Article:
|US20100025533 *||Sep 25, 2008||Feb 4, 2010||Alexander Bimanand||Electrically conductive protective liner and method of manufacture|
|US20140170414 *||Sep 1, 2011||Jun 19, 2014||3M Innovative Properties Company||Heat-Sealing Cover Film For Packaging Electronic Components|
|WO1994013477A1 *||Dec 9, 1992||Jun 23, 1994||Hoechst Aktiengesellschaft||Biaxially oriented penbb film coated with antistatic coatings|
|U.S. Classification||428/336, 428/515, 428/523, 428/341, 428/412, 428/518, 428/474.4, 428/480|
|International Classification||C08L33/00, C08L1/00, C08L33/02, C08J7/04, C08L23/00, C08L27/00, C08L77/00, C08K5/00, C08K5/17, B32B27/18, C08L67/00, G03C1/85, C08K5/19, C08L101/00|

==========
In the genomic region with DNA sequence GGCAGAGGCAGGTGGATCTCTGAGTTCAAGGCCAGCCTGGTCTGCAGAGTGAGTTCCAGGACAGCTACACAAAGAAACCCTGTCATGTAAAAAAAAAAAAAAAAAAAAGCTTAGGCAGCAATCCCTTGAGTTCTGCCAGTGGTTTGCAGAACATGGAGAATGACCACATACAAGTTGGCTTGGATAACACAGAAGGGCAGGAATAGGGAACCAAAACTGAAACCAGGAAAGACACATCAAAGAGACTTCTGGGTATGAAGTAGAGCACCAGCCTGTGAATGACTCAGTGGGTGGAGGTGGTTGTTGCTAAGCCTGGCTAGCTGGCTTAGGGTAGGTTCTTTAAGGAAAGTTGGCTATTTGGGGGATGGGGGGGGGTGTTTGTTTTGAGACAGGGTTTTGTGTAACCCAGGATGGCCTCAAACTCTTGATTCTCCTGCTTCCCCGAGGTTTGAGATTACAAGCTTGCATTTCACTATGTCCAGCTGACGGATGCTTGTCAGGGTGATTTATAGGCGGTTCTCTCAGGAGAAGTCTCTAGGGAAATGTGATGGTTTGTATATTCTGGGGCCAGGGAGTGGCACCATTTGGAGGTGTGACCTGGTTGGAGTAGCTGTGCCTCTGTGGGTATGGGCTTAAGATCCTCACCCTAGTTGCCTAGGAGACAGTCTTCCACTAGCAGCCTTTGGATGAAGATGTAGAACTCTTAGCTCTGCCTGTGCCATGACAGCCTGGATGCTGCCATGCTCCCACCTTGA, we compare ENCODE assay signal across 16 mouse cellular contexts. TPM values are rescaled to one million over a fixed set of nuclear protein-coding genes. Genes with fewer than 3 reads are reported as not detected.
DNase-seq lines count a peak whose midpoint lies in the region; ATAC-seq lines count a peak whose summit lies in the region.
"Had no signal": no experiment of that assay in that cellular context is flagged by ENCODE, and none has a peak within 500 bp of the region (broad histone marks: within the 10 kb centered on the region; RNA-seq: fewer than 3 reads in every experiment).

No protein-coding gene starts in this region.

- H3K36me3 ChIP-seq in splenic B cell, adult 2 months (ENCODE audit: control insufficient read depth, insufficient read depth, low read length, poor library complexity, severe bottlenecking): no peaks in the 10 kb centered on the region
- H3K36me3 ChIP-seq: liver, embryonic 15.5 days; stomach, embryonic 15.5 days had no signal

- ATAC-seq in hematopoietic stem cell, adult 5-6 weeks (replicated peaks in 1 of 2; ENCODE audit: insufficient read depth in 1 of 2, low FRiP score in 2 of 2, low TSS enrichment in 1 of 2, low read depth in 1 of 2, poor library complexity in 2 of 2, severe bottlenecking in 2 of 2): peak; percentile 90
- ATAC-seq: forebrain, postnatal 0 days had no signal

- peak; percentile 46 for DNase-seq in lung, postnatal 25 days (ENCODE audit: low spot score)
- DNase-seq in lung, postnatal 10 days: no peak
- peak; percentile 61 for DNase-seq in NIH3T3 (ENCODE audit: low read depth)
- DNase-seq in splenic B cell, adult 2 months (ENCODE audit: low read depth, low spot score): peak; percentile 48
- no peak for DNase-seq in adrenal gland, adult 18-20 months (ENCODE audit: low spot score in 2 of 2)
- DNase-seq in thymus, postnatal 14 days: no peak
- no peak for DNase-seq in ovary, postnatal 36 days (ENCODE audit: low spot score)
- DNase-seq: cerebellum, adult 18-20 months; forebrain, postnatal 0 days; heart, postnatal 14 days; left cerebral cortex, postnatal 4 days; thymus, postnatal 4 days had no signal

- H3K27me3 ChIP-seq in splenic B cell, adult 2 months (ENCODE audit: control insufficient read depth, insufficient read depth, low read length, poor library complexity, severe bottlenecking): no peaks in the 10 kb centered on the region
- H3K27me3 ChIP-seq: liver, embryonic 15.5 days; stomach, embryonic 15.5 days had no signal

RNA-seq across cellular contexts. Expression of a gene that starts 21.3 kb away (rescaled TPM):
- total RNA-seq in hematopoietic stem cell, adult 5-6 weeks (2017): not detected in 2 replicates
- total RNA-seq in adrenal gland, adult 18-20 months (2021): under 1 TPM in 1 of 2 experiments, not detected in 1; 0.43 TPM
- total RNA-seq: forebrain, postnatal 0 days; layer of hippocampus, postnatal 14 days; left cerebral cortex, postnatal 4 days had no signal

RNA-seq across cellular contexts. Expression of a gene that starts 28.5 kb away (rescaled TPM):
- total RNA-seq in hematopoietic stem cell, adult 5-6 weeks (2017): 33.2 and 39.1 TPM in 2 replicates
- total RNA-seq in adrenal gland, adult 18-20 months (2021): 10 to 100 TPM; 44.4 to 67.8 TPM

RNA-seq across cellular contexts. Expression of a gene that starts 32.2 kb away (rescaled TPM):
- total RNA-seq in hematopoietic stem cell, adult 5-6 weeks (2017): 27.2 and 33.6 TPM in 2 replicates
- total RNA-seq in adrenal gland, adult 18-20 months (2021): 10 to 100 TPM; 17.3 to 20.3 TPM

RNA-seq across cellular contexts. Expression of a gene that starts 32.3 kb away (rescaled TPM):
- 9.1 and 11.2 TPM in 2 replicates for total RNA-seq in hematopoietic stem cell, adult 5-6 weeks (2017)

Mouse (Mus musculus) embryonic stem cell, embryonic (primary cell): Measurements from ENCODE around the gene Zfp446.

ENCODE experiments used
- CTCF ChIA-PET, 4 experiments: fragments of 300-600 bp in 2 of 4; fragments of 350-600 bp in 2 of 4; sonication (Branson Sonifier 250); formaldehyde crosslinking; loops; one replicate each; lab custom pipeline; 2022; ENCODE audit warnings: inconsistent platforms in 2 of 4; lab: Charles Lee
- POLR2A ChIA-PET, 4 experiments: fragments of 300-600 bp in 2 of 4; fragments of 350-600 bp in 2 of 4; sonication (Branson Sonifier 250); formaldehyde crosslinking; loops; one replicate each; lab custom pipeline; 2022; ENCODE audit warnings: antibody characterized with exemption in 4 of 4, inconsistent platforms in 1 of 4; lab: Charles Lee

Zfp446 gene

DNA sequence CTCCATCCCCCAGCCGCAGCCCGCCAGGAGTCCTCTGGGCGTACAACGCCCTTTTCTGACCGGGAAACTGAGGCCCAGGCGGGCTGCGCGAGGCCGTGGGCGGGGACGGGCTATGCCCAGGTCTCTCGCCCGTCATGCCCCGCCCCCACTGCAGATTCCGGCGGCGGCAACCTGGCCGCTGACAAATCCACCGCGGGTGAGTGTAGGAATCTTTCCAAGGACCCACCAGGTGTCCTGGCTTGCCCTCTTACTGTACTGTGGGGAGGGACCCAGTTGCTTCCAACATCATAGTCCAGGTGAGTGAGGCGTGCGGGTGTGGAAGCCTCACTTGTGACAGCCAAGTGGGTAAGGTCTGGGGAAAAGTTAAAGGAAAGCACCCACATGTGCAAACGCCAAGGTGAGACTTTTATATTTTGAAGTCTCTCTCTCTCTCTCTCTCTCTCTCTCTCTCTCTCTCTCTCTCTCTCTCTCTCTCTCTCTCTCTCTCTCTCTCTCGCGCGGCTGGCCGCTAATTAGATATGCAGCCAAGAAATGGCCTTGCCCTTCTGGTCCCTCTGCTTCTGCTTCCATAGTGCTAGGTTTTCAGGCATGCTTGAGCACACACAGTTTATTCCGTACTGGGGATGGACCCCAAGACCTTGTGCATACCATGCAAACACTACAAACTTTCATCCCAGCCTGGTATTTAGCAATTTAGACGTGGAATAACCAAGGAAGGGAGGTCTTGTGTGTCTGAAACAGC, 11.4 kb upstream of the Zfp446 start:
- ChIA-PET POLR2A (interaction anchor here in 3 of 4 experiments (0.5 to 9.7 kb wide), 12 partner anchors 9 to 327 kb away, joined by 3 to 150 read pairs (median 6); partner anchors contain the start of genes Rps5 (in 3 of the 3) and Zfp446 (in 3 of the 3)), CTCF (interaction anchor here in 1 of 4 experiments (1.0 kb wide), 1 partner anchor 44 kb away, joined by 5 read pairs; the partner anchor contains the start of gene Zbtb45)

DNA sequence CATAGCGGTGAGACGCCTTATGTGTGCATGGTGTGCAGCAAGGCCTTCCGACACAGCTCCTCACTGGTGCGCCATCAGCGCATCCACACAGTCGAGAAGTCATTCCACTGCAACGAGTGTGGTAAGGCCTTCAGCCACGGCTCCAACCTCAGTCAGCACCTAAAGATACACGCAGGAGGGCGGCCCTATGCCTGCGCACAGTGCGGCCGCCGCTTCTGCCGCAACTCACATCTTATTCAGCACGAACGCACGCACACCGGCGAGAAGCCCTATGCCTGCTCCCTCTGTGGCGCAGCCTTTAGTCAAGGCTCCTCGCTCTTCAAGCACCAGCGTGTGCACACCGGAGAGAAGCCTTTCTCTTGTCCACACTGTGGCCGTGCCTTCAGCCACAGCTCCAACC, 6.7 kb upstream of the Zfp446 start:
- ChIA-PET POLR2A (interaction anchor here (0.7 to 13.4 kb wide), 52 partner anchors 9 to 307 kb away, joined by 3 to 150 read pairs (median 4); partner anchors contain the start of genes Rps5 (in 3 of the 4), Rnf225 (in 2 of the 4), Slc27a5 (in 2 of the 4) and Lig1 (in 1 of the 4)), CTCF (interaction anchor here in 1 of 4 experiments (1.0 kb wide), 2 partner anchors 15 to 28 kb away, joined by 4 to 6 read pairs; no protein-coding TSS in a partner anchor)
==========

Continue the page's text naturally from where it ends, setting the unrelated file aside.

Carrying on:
|Cooperative Classification||Y10T428/31725, Y10T428/31786, Y10T428/31909, Y10T428/31507, Y10T428/3192, Y10T428/31938, Y10T428/273, G03C1/85, C08K5/19, C08J7/047, Y10T428/265|
|European Classification||C08K5/19, G03C1/85, C08J7/04L|
|Aug 29, 1986||AS||Assignment|
Owner name: AMERICAN HOECHST CORPORATION, SOMERVILLE, NEW JERS
Free format text: ASSIGNMENT OF ASSIGNORS INTEREST.;ASSIGNOR:CULBERTSON, EDWIN C.;REEL/FRAME:004598/0861
Effective date: 19841210
Owner name: AMERICAN HOECHST CORPORATION, A CORP. OF DE.,NEW J
Free format text: ASSIGNMENT OF ASSIGNORS INTEREST;ASSIGNOR:CULBERTSON, EDWIN C.;REEL/FRAME:004598/0861
Effective date: 19841210
|Jun 11, 1990||FPAY||Fee payment|
Year of fee payment: 4
|Jul 1, 1994||FPAY||Fee payment|
Year of fee payment: 8
|Sep 1, 1998||REMI||Maintenance fee reminder mailed|
|Feb 7, 1999||LAPS||Lapse for failure to pay maintenance fees|
|Apr 20, 1999||FP||Expired due to failure to pay maintenance fee|
Effective date: 19990210